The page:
Three winters ago, after a disastrous second half cost him the 2014 rookie of the year award, Billy Hamilton had a plan: bunt for hits. The sport's fastest man told Mark Sheldon of MLB.com that he blamed himself for not bunting more, and things were going to change.
He spent the offseason in Georgia working with Delino DeShields -- a retired bunter, the father of an excellent bunter and these days a roving bunting instructor. Hamilton's manager was happy, because his manager wanted him to bunt more. We were all happy, because when Hamilton bunted in 2014 -- he did so 44 times, excluding sacrifice bunts -- he frequently reached, batting .340 on those bunt attempts. And Billy Hamilton on first base is fun.
So here's what happened:
2014: 15 bunt base hits on 44 non-sacrifice bunts*
2015: 12 bunt hits on 29 bunts
2016: 7 bunt hits on 17 bunts
2017: 4 bunt hits on 19 bunts
* Those bunt attempts include "broken" sacrifice attempts. And the hits might include sacrifice attempts that went so well Hamilton turned them into hits. There's an ambiguity about intent with bunts sometimes, which makes success rates hard to really judge. Some writers have focused only on bunts with bases empty, which is probably smart for a certain type of analysis. For our purposes here, we're keeping it simpler. Unless otherwise noted, "bunt hits" means all bunts that resulted in hits. Bunt attempts means all bunt attempts, minus successful sacrifices.
Hamilton's plan might have run into some headwinds. While he wanted to bunt more, the league wants to bunt less -- not just for sacrifices (as is well documented), but lately even for hits. Indeed, the bunt single (at least as you think you know it) is rapidly disappearing.
In 2017, bunt hits were way down. According to Baseball-Reference, there were 421 bunt singles last year, which is the lowest in a full season since at least 1988. Those 421 were 63 fewer -- a 13 percent drop -- from 2016, which was 47 bunt hits down from 2015, which was 36 fewer than in 2014. Bunt hits are down more than 30 percent since the start of this decade. Bunt attempts -- excluding successful sacrifices -- are down almost 40 percent since 2002.
And that probably undersells the changes we're seeing, because that 421 figure is juiced by power hitters bunting against the shift. Our 421 last year included, for instance, six by slugging Cody Bellinger, who finished sixth in baseball in bunt hits. It included four by Marwin Gonzalez, three by Brandon Belt, two by Kyle Schwarber and one by Victor Martinez -- all power hitters laying down anti-shift cover rather than speed and finesse. A total of 55 of our 421 bunt hits were laid down against a fully shifted infield, according to Baseball Info Solutions. (In 2012, when shifts were much less common, there were 22 shift bunt hits, and there were 23 in 2013.)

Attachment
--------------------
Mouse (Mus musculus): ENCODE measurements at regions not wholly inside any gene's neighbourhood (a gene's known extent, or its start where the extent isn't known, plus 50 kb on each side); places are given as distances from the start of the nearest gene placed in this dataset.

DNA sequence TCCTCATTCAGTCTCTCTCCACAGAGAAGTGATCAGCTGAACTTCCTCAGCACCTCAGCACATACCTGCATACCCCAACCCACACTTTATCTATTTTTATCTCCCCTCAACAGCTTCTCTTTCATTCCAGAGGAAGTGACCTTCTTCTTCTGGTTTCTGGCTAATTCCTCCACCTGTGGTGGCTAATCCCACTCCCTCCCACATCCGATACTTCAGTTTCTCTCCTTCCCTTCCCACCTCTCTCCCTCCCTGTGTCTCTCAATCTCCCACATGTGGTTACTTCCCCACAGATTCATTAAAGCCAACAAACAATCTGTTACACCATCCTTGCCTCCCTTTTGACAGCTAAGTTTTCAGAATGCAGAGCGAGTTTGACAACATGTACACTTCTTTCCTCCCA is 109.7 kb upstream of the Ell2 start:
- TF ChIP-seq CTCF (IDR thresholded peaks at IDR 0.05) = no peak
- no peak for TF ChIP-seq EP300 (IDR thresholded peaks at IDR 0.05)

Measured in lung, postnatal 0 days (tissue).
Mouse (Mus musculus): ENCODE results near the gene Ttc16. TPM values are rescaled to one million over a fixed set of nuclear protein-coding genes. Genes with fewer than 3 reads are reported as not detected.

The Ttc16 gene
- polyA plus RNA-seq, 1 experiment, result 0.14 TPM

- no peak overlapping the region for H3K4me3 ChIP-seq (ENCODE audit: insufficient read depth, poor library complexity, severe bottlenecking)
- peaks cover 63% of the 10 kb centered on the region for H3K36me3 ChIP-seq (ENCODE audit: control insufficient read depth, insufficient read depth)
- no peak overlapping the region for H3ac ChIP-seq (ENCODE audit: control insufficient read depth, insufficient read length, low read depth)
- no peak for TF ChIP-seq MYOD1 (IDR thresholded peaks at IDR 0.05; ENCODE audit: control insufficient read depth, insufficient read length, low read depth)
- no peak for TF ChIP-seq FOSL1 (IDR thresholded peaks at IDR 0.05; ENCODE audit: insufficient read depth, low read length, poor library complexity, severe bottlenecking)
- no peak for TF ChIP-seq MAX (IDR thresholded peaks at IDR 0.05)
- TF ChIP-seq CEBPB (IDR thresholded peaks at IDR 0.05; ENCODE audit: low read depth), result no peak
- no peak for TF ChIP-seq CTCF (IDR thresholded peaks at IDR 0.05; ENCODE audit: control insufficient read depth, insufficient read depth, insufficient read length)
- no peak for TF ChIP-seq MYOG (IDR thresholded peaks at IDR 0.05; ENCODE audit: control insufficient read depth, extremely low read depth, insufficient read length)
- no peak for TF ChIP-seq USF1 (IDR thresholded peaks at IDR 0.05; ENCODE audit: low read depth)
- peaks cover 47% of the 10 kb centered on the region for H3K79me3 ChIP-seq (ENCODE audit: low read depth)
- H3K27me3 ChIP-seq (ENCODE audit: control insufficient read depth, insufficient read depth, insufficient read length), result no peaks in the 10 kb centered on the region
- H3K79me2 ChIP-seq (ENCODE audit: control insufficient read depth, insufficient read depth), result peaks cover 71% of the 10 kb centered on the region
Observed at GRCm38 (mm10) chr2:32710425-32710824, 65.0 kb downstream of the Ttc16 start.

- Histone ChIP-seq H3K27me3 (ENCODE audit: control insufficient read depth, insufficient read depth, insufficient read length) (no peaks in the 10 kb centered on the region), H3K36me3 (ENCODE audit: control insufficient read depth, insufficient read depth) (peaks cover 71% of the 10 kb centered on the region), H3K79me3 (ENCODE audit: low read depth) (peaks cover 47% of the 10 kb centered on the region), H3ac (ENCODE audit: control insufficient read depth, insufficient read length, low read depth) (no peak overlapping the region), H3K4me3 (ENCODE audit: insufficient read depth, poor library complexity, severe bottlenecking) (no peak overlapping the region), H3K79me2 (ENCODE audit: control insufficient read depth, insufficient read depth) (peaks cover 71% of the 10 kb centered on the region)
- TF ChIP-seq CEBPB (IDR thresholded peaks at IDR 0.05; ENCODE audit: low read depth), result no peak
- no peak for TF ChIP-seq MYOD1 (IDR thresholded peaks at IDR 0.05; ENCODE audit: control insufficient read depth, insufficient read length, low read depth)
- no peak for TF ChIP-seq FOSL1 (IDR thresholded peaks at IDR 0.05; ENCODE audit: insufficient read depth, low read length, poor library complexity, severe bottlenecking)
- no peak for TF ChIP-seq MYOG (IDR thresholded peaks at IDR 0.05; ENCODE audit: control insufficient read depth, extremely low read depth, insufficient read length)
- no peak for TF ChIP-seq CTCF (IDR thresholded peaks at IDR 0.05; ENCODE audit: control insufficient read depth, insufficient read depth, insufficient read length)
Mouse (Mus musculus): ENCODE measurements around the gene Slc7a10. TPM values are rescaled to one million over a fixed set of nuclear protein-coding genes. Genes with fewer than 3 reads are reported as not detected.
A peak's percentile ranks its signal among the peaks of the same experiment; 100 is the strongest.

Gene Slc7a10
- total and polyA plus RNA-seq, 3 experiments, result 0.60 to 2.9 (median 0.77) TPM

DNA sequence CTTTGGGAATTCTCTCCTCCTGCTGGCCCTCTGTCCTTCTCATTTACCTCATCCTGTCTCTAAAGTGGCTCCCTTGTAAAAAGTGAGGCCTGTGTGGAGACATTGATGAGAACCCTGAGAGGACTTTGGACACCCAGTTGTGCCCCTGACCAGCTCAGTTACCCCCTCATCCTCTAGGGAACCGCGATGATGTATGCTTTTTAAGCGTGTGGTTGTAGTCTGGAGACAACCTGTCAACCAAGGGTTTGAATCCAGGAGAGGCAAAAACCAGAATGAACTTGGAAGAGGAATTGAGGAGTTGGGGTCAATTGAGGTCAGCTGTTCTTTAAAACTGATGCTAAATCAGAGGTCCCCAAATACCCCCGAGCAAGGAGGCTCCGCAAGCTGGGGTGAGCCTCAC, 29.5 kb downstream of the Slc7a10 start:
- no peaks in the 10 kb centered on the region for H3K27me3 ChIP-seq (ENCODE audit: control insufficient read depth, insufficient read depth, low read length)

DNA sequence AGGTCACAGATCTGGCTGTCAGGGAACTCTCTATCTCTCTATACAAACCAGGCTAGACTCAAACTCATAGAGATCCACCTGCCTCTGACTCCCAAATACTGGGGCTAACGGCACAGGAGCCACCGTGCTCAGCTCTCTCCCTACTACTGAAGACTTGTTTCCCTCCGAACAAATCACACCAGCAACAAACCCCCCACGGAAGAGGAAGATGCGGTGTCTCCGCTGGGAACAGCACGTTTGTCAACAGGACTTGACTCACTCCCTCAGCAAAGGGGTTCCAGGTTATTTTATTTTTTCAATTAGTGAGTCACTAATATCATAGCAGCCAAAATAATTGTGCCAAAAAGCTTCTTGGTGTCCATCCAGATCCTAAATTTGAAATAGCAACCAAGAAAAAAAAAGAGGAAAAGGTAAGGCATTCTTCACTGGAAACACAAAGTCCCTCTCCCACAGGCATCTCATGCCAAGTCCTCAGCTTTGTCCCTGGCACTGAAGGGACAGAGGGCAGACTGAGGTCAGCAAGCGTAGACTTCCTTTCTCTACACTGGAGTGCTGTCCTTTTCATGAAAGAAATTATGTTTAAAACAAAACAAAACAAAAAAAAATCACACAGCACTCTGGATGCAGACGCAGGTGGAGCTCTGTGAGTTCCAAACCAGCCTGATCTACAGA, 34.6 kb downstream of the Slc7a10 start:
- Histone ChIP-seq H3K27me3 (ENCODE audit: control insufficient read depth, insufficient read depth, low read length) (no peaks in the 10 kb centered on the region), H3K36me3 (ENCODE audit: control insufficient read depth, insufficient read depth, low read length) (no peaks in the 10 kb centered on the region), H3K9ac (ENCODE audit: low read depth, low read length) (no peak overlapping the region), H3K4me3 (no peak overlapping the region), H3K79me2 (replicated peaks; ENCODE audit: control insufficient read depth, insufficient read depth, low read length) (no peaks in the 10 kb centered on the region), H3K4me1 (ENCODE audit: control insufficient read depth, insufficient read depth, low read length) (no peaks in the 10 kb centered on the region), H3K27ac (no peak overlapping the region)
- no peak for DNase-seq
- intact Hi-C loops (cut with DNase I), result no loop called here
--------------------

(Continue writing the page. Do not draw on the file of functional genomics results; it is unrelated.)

I'm not the first person to write a panicked eulogy for the lost art of bunting. "Bunting is one of those things people have been saying exactly the same things about for many decades," Rob Neyer wrote of bunt singles in 2013, before a further 25 percent drop in bunt base hits. And it's true that philosophical change has been constant and, cumulatively over decades, substantial. Did you know that Mickey Mantle bunted for 87 singles in his career, and that he apparently would lay down bunts even with two strikes? Did you know that Roger Maris bunted for three singles during his home run chase, including one on Sept. 7, when he was only five home runs behind the Babe? For that matter, did you know that Ruth was credited with 10 bunt singles after 1930, at which point he was already 35 years old?
These changing tactics have led to a certain permanent nostalgia. Bunting is, as a concept, incredibly radical, especially because baseball is almost impervious to gimmicky tactics. In almost all cases, the approach to hitting is the same: Make 'em throw strikes; hit it hard somewhere. As a tactician, you can only aspire to do those two things better. But then here comes this totally contrarian idea of doing the exact opposite. It's something straight out of Sun Tzu's "The Art of War" (or at least the most commonly cited parts of Sun Tzu's "The Art of War"):
Appear weak when you are strong, and strong when you are weak.
If your enemy is in superior strength, evade him.
If your opponent is temperamental, seek to irritate him.
Pretend to be weak, that he may grow arrogant.
If his forces are united, separate them.
Attack him where he is unprepared, appear where you are not expected.
So, naturally, there's that nostalgia, whether it's strictly merited or not (and usually, mostly not). Way back in 1991, Newsday mourned the scarcity of bunt singles. "The bunting game has kind of been pushed aside because of the numbers guys could put on the board by swinging a bat. So bunting is kind of a lost art," Tony Gwynn said at the time. But the very next year, veteran Brett Butler set an all-time record with 42 bunt hits, while rookie Kenny Lofton set the American League record with 32. (That we know of, at least. The further back we go, the less reliable the data.)